On February 18, U.S. Chargé d’Affaires Ambassador Richard Hoagland and U.S. Consul General in Lahore Nina Maria Fite visited the Lahore Fort and Alamgiri Gate, which was restored with a grant from the U.S. Ambassador’s Fund for Cultural Preservation (AFCP), which is helping conservation of Pakistan’s national heritage. Afzal Khan, Punjab Deputy Director of Archaeology, led the tour. According to the US Embassy in Pakistan, the U.S. Ambassador’s Fund for Cultural Preservation has provided more than $1.8 million towards 17 different cultural and archeological projects in Pakistan over the past decade. Ten of these 17 sites were in the province of Punjab., two of Pakistan’s most famous landmarks. The tour started at the Fort’s
The Badshahi Mosque or the ‘King’s Mosque’ in Lahore was commissioned by the sixth Mughal Emperor Aurangzeb in 1671 and completed in 1673. It is the second largest mosque in Pakistan and South Asia and the fifth largest mosque in the world. It is Lahore’s most famous landmark and a major tourist attraction.
The Lahore Fort also known as Shahi Qila was inscribed as a UNESCO World Heritage Site in 1981 along with the Shalimar Gardens of Lahore. According to UNESCO the 21 monuments preserved within the boundaries of Lahore Fort comprise an outstanding repertory of the forms of Mughal architecture at its artistic and aesthetic height, from the reign of Akbar (1542-1605) through the reign of Shah Jahan (1627-58). “The property in general maintains the authentic layout, forms, design and substance of both complexes and the constituent layouts, elements and features associated with the Mughal artistic and aesthetic expressions of the 16th and 17th century. Maintaining authenticity of workmanship necessitates that contemporary repair and conservation work use and revive traditional techniques and materials.”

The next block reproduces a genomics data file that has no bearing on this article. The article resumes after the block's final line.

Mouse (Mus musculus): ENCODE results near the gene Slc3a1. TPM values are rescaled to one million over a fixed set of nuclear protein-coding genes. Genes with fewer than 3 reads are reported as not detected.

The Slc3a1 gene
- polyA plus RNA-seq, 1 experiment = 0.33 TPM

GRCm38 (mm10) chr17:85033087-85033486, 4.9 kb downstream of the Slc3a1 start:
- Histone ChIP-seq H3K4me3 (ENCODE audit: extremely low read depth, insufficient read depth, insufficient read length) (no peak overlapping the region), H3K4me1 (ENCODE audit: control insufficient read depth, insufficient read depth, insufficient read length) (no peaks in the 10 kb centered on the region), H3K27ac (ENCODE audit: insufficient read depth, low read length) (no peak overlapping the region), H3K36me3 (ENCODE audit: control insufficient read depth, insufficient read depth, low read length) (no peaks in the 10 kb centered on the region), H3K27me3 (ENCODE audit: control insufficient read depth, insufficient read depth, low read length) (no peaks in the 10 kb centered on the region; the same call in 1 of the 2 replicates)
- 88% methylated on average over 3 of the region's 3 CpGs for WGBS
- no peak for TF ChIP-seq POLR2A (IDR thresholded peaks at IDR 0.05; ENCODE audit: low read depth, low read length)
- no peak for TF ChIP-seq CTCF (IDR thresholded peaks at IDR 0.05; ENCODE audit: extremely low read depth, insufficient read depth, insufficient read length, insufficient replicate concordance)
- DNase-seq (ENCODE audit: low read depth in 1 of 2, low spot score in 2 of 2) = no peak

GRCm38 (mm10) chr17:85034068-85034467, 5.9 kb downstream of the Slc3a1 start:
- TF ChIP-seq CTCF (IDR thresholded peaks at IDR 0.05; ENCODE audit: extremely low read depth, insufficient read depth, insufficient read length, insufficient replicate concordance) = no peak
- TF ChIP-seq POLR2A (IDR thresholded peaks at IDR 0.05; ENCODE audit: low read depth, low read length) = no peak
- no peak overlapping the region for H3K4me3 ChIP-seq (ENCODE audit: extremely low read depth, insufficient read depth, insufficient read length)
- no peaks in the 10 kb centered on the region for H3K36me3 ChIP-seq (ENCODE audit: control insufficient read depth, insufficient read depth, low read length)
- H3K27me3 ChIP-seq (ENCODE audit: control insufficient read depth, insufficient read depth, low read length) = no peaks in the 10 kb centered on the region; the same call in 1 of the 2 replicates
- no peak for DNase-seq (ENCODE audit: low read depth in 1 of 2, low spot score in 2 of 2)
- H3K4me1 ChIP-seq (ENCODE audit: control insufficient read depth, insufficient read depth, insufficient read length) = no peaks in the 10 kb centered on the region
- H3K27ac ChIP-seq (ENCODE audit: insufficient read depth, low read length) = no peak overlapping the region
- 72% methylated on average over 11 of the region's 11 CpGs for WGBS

The photos of this visit were posted in the embassy’s account in Flicker and Facebook. Although generally well received online, one FB user complained about the Lahore visit in the embassy’s FB page:
Arslan Talib All traffic were blocked due to this person. at least they should not block trafic from all sides
Saturday at 12:42am
Richard Hoagland @ Arslan Talib: I agree with you — we should NOT block traffic. That was not my choice. I’m sorry for the inconvenience.
Saturday at 1:03am
Nice to see Ambassador Hoagland in FB, addressing the issue within minutes with an apology. More photos posted here in Facebook. And the photos are gorgeous! It turns out that the photos were taken by somebody familiar – Derek Brown!
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The last time I posted about Derek Brown, awesome travel photographer and USAID EFM was in October 2010 when he had the Imagining the Muslim World Photo Exhibit in Washington, D.C. Photos from that exhibit was also carried by IIP and posted in several embassy websites. And now he is in Pakistan! Oh, lucky mission!